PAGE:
• Similarly, Pam’s difficulties (PTSD and DSO problems) were also having less of an impact on her day-to-day life (functioning).

c) WSAS data

Key observations and findings

Baseline data across the WSAS scale was taken at the start of treatment and repeated again on completion.

Data in each category allows the therapist to focus activity. For example, at the start of treatment Pam was struggling most in the WSAS domains of work and with home management (managing bills, staying on top of household tasks, etc.).


Pam has made steady improvement, although it is clear from the WSAS she is not doing many social leisure activities. This information is helpful for Pam and her therapist as they can see how much she has improved and it can help inform a plan for next steps in her recovery, helping her to engage in more social leisure activities.

Overall, therapy has improved Pam’s score has improved by 5 points. Reporting at this level of detail is helpful when comparing across individuals.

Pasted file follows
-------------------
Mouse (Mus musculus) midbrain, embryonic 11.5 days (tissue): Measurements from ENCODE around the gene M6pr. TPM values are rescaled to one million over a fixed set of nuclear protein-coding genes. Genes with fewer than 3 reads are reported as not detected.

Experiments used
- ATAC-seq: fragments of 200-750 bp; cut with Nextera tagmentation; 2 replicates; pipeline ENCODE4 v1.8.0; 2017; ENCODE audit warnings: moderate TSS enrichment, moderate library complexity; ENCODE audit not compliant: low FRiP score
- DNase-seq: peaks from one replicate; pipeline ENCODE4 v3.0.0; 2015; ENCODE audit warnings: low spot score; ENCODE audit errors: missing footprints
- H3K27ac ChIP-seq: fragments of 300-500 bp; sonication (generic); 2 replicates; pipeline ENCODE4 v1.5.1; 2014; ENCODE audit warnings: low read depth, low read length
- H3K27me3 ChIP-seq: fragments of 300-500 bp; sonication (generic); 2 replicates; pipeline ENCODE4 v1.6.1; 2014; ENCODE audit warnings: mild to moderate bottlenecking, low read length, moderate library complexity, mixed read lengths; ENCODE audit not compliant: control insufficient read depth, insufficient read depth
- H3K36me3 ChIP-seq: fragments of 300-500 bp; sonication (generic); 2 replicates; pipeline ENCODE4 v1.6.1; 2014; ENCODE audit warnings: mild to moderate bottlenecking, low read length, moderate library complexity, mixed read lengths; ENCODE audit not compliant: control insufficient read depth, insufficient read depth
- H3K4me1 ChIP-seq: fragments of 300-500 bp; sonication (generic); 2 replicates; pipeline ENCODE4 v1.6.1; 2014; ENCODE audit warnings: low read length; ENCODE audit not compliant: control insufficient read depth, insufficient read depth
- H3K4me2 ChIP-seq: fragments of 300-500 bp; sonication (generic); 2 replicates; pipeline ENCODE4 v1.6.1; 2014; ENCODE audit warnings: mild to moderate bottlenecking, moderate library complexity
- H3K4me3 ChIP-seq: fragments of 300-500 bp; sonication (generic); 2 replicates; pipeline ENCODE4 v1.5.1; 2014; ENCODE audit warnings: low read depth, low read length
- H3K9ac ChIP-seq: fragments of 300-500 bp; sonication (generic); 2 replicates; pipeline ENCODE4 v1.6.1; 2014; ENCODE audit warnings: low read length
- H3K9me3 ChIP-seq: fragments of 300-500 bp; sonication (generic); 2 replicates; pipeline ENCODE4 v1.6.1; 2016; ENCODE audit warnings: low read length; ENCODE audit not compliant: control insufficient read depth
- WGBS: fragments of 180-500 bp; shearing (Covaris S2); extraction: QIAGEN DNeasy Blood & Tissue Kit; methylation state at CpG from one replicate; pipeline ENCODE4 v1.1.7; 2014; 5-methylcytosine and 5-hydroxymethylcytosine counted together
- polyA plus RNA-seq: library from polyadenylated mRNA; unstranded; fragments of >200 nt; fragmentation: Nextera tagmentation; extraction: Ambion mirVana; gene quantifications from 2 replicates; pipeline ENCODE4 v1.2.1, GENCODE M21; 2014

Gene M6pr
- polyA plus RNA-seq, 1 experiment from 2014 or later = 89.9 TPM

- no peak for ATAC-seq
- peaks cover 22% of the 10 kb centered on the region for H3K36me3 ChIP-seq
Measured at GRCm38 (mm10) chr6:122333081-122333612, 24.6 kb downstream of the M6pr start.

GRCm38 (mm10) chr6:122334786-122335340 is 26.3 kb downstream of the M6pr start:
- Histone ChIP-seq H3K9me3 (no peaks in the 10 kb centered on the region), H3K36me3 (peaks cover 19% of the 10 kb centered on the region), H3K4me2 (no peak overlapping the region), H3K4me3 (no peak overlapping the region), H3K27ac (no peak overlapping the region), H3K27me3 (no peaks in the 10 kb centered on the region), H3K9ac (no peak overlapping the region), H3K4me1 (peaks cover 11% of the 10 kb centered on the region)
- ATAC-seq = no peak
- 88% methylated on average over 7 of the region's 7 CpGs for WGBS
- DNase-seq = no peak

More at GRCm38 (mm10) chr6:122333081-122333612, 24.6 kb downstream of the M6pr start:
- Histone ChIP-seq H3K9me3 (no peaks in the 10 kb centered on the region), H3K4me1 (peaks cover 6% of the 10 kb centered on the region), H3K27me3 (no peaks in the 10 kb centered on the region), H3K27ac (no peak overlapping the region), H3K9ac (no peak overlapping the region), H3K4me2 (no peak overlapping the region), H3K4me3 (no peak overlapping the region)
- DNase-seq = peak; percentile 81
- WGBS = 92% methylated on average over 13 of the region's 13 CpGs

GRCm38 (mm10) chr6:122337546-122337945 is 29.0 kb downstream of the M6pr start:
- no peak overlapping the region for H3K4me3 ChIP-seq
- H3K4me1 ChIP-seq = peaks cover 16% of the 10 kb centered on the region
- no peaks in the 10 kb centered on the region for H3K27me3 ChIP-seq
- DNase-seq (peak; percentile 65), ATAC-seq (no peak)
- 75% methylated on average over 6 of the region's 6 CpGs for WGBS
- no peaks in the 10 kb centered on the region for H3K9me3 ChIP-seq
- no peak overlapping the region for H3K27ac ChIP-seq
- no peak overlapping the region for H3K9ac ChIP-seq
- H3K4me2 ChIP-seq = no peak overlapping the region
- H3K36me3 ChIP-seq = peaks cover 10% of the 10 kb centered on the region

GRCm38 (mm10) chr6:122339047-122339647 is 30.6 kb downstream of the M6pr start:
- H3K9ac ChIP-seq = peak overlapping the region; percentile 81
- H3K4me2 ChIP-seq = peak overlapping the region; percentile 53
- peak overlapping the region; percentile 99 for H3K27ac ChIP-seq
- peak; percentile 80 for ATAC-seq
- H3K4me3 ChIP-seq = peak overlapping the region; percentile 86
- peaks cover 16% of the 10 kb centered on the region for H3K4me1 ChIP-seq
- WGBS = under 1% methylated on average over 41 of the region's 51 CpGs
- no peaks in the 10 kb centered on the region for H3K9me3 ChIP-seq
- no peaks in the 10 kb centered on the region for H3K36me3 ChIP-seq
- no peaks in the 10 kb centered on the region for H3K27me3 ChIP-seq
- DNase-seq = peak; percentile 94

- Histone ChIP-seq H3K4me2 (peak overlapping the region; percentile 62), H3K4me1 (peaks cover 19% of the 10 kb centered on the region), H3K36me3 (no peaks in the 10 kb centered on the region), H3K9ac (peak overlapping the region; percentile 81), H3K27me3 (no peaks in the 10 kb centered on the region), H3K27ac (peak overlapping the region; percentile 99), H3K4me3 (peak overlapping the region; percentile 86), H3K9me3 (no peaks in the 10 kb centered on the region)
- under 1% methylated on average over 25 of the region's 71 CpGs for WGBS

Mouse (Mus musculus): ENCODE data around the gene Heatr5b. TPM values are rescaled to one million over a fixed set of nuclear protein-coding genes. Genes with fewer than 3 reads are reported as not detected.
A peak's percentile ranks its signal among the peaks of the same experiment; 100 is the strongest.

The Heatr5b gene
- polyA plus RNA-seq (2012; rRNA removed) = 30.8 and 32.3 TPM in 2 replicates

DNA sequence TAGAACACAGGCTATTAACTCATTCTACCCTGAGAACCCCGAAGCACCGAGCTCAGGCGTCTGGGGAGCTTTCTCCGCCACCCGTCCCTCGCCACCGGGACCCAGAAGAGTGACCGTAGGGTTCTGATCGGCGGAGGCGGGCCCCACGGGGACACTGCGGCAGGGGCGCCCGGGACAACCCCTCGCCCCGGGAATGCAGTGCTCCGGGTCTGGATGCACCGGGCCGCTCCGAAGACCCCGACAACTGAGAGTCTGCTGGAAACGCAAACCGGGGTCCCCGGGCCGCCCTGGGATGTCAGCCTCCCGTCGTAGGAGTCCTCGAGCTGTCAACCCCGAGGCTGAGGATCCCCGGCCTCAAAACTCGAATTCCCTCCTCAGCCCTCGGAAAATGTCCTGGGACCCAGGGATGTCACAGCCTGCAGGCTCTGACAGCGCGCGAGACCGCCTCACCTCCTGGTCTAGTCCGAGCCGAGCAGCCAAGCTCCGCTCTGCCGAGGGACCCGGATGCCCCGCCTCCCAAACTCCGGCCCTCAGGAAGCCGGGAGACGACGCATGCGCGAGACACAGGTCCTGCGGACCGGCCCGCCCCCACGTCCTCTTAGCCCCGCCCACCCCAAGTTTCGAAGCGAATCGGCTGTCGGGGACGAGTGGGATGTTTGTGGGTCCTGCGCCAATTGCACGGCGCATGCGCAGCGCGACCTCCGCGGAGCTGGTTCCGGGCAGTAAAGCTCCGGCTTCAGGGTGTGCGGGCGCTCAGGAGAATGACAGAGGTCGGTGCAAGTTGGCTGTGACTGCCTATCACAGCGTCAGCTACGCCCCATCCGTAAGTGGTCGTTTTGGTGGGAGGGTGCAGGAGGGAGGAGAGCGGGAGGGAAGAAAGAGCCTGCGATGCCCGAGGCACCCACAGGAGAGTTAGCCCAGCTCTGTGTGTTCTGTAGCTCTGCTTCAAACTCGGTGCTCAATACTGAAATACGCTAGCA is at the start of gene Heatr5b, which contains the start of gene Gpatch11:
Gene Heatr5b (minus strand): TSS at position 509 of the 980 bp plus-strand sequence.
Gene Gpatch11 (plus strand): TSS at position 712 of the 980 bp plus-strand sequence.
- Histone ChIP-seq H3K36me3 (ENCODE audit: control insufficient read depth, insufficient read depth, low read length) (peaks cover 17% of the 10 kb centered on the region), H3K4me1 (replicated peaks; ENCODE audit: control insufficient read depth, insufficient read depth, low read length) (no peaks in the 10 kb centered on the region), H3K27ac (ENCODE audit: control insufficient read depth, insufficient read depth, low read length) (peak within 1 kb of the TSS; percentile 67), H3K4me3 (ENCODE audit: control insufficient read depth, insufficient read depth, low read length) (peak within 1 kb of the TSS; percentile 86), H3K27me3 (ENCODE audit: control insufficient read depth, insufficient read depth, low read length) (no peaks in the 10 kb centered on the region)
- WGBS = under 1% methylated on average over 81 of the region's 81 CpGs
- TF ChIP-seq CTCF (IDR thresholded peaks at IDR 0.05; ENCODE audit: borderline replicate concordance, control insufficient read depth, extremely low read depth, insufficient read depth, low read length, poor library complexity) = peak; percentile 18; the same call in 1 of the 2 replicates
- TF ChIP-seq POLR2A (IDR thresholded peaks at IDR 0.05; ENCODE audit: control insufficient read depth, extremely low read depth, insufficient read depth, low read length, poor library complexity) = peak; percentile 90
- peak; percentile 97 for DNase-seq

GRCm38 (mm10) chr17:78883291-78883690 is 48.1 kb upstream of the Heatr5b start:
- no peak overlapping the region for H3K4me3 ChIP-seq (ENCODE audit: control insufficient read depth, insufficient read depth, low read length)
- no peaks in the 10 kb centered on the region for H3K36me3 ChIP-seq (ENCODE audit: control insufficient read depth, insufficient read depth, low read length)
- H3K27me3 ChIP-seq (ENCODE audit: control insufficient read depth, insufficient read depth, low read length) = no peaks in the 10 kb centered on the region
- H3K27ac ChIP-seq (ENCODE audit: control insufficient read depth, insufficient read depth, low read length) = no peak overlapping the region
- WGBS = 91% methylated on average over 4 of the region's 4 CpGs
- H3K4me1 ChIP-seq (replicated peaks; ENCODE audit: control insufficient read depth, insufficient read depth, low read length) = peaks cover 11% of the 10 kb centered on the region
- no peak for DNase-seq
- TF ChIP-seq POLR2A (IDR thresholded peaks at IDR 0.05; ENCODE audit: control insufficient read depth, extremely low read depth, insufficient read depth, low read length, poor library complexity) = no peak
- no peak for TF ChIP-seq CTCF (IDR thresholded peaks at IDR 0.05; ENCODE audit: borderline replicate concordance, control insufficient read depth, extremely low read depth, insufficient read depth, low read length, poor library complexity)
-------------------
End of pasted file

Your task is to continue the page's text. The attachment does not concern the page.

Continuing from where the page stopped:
2) Presenting aggregate data across a service

Aggregating data allows you to present data effectively across a whole service. This is useful when showcasing the impact of your service to funders or when looking at bigger picture patterns and effects.

If you have data on less than 10 survivors, it is better to report the impact on an individual basis.

In this section, we will describe two common ways to present data on an aggregate basis.

a) Group mean scores

This technique can be used with CORE-OM, CORE 10 and WSAS scores.

The mean scores for each individual at the start of treatment are added together and divided by the number of survivors to create a group mean score. This same process is followed for the individual mean scores at the end of treatment.

Using a prepared spreadsheet, like this one makes the calculations straightforward.

A similar approach can be taken for the ITQ questionnaire by comparing group mean scores for PTSD, DSO and functional impairment rather than one overall group mean score.

These scores can then be presented as follows:

Survivor CORE-OM scores were compared before and after therapy. On average, survivors reported lower mental health and Wellbeing scores before [Mean = X, Standard Deviation = X] than after therapy [Mean = X, Standard Deviation = X].